You may also notice that the edges are not quite smooth or feel that they are not gripping the snow well when skiing. To see if they are in good condition, run a fingernail over them. Is it scratched? The edges must be sharpened (using an edge sharpener) to restore their grip.

Our guide to waxing cross-country skis

Should you wax new skis?

New skis and snowboards are usually already waxed and sharpened (this is always the case with DECATHLON models). So you don't need to wax them before the first use, even if they have been sitting in a cupboard for several months. The sharpening is also already done. All you have to do is go skiing!

How do you maintain your cross-country or downhill skiing bindings?

As far as ski bindings are concerned, there are a few quick and simple recommendations for maintaining them:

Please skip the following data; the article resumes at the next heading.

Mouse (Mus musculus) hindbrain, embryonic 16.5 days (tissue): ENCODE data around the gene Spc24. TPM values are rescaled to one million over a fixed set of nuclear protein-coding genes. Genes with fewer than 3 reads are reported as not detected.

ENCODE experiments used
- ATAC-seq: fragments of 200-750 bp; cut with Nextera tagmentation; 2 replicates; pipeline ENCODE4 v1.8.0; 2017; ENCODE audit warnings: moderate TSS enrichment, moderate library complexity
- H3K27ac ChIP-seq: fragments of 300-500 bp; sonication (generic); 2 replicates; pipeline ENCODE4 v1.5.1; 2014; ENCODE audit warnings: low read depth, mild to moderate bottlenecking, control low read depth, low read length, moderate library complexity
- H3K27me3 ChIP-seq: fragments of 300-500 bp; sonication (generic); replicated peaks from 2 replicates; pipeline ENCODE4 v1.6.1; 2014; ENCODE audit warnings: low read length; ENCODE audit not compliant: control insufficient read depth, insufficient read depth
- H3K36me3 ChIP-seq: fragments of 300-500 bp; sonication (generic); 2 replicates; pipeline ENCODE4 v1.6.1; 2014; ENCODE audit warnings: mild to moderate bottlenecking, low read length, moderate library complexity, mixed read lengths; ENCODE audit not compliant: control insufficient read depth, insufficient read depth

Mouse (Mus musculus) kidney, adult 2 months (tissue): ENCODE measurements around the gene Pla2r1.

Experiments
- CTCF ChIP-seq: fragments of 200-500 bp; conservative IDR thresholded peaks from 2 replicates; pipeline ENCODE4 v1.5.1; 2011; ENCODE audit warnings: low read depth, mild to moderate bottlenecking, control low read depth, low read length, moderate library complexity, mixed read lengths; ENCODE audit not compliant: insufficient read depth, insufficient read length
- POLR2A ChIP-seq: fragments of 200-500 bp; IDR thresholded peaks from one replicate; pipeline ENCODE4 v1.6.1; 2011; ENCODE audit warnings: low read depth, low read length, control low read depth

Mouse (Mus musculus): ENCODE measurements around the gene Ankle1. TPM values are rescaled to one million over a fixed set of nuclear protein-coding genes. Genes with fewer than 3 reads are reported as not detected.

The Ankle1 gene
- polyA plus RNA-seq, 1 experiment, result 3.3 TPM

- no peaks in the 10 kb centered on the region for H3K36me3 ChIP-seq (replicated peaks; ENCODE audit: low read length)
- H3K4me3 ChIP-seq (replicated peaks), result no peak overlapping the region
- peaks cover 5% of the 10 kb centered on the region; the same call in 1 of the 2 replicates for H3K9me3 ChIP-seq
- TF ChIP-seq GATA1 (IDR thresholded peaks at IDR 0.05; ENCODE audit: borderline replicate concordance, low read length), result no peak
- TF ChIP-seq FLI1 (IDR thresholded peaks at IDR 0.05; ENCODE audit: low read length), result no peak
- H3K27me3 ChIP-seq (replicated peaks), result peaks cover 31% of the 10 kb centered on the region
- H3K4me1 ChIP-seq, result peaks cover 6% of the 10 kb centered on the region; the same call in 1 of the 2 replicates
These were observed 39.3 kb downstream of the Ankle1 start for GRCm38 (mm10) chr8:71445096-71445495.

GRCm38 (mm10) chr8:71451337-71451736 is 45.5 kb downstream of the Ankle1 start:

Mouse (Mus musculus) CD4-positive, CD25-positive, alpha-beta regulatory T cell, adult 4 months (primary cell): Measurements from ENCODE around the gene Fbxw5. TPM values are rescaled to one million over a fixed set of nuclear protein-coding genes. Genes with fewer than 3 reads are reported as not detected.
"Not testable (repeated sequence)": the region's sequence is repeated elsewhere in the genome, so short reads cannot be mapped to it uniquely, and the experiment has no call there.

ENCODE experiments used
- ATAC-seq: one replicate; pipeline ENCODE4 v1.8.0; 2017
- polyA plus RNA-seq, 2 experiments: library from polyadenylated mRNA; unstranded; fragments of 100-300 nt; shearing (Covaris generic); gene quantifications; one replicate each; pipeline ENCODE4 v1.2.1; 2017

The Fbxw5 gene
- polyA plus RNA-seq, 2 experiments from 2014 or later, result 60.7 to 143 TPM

➡️ wipe them with a synthetic cloth after each outing to remove moisture
➡️ loosen the screws before storing them for their wintering period, to relieve the spring.

The storage conditions of the skis are also important, especially for the bindings. Choose a dry, moisture-free location to prevent water from seeping into the components and structure of the skis. If you can, put the skis in a storage bag and store them in a dark place where the temperature does not vary too much. These storage tips also apply to cross-country skis, downhill skis and snowboards. Poor storage conditions could ruin all your maintenance work.

Our guide to waxing cross-country skis

Regular and well done waxing contributes to quality outings and to the extension of the life of your soles, and therefore of your skis. Find out about all the maintenance and repair services available in the DECATHLON workshops to take care of your ski and snowboard equipment. Have a nice time!

Our guide to waxing cross-country skis



Dancer, hiker and former judoka, I’m a big Fit’Ballet enthusiast, an activity that combines fitness and classic dance. I love giving you my tips to help you with your sporting activities!